Spain’s Third Biggest Bank Just Made it Harder to Get Cash

Sunday, November 26, 2017
By Paul Martin

by Don Quijones
Nov 25, 2017

Spain’s third biggest lender, CaixaBank, has just launched a pilot project in Madrid aimed at limiting cash services in their branches to less than three hours a day, from 8:15 am to 11 am. After that point, all cash operations, including the settlement of bills and cash withdrawals and deposits, must be conducted through an ATM.

Caixabank is not the first Spanish bank to try out such a scheme, but it is the biggest. Spain’s fourth largest lender, part state-owned Bankia, has removed all cash services from select branches (including my local branch), forcing customers to withdraw or deposit cash at the ATM or travel further afield to another branch that still offers cash services.

It’s part of a broad trend. Bank branches are increasingly becoming so-called “customer advisory points,” where the primary role of branch staff is to sell customers a myriad financial products, many of them no doubt risky.

Those same customers are forced to perform many of the more rudimentary bank operations (cash withdrawals and deposits, transfers, payment of bills…) themselves, either at the ATM or online. It’s a great way of getting your customers to do your work for you while also cutting back on staffing costs.

Spain’s banking industry has already witnessed a savage cull of branch and office staff since the financial crisis began as many banks collapsed while those left standing closed many of their branches. In 2016 the total number of workers in the sector was 189,280 — 81,605 fewer than in 2009. What’s more, it’s a trend that shows little sign of ending, especially with most other banks almost certain to follow CaixaBank and Bankia’s lead in paring back their cash services.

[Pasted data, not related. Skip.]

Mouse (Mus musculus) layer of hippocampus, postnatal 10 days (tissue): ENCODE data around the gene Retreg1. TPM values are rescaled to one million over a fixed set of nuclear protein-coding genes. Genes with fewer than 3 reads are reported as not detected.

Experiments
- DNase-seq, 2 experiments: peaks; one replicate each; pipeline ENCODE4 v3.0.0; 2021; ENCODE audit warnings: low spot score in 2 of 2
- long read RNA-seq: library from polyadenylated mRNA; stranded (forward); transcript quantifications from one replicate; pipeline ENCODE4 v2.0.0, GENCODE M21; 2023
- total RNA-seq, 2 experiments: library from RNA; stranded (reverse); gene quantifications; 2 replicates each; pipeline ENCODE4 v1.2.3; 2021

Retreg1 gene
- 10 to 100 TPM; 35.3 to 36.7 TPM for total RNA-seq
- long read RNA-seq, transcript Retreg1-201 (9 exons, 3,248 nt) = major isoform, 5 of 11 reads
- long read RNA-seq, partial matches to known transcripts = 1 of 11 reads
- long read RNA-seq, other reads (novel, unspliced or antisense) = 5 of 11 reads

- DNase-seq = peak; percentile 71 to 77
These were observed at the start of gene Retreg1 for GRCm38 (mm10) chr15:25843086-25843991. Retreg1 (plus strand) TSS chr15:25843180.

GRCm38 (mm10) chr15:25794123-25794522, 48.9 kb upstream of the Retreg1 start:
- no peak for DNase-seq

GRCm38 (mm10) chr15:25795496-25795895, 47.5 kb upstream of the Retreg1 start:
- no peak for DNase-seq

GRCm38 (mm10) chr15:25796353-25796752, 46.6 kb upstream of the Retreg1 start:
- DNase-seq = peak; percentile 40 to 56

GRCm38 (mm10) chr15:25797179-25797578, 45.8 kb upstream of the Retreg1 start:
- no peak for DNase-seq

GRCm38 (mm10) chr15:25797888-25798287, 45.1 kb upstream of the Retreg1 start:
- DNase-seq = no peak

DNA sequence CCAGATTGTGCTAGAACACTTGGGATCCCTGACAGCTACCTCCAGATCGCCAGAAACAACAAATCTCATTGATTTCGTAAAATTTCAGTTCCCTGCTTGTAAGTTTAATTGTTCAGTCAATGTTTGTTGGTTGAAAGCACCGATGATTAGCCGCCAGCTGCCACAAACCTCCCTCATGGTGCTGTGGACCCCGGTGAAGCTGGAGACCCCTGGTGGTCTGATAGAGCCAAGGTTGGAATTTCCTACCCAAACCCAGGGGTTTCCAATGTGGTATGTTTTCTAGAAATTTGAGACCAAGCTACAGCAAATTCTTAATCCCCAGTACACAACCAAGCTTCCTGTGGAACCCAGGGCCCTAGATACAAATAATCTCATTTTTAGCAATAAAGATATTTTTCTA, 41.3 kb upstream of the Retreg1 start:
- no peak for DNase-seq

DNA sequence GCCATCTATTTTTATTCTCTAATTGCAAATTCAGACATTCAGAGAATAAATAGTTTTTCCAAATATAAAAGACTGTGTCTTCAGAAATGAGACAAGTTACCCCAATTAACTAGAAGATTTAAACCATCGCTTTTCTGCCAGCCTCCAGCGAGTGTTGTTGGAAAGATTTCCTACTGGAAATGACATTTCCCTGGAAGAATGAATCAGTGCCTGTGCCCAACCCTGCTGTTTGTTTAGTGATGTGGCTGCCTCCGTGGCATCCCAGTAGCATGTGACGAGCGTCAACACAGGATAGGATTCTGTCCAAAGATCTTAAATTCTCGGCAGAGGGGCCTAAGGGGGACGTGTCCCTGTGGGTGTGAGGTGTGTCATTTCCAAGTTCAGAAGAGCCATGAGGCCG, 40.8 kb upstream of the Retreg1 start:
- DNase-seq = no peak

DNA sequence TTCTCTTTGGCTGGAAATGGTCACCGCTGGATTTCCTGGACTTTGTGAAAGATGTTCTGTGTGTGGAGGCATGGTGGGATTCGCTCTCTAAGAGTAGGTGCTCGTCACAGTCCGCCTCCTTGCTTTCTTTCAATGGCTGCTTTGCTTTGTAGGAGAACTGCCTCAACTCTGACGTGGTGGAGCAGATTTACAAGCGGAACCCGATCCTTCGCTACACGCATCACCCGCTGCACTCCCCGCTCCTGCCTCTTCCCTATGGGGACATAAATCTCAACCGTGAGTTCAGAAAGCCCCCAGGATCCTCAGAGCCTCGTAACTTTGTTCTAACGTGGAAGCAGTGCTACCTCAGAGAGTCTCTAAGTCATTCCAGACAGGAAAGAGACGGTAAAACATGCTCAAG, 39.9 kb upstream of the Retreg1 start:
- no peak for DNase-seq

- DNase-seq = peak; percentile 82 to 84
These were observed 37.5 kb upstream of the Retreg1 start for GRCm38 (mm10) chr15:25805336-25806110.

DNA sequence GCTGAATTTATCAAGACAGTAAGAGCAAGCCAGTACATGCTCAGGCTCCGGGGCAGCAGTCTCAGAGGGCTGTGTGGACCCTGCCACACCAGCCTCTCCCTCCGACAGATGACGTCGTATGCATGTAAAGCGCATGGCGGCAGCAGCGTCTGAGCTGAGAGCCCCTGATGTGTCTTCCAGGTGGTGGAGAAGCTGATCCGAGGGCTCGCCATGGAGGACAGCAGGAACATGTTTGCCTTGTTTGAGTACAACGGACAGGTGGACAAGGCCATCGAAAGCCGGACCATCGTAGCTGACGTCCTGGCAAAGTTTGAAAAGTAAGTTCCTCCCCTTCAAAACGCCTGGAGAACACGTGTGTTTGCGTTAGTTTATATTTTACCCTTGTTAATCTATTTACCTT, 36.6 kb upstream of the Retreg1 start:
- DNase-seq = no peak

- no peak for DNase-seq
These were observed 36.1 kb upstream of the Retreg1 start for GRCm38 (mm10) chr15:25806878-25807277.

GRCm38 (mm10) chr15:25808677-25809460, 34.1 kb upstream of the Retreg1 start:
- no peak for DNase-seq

But this is not just about saving money; it’s about trying to force a dramatic change in customer habits. The more difficult banks make it for their customers to use cash, the more likely those customers are to turn to alternatives, such as P2P payments and wallets, contactless cards, mobile money platforms or CaixaBank’s very own contactless payment bracelet. At least that’s the thinking.

In the last couple of years, Spanish banks have pulled out all the stops to promote cashless payments, but to little avail. As in Germany and Italy, cash is still very much king at the point of sale (POS) in Spain, accounting for 71% of all retail transactions in 2016 — compared to 74% in 2011. In other European countries such as the UK, the Netherlands, Poland and Sweden the decline in cash usage has been far more dramatic.

The Rest…HERE

Leave a Reply

Join the revolution in 2018. Revolution Radio is 100% volunteer ran. Any contributions are greatly appreciated. God bless!

Follow us on Twitter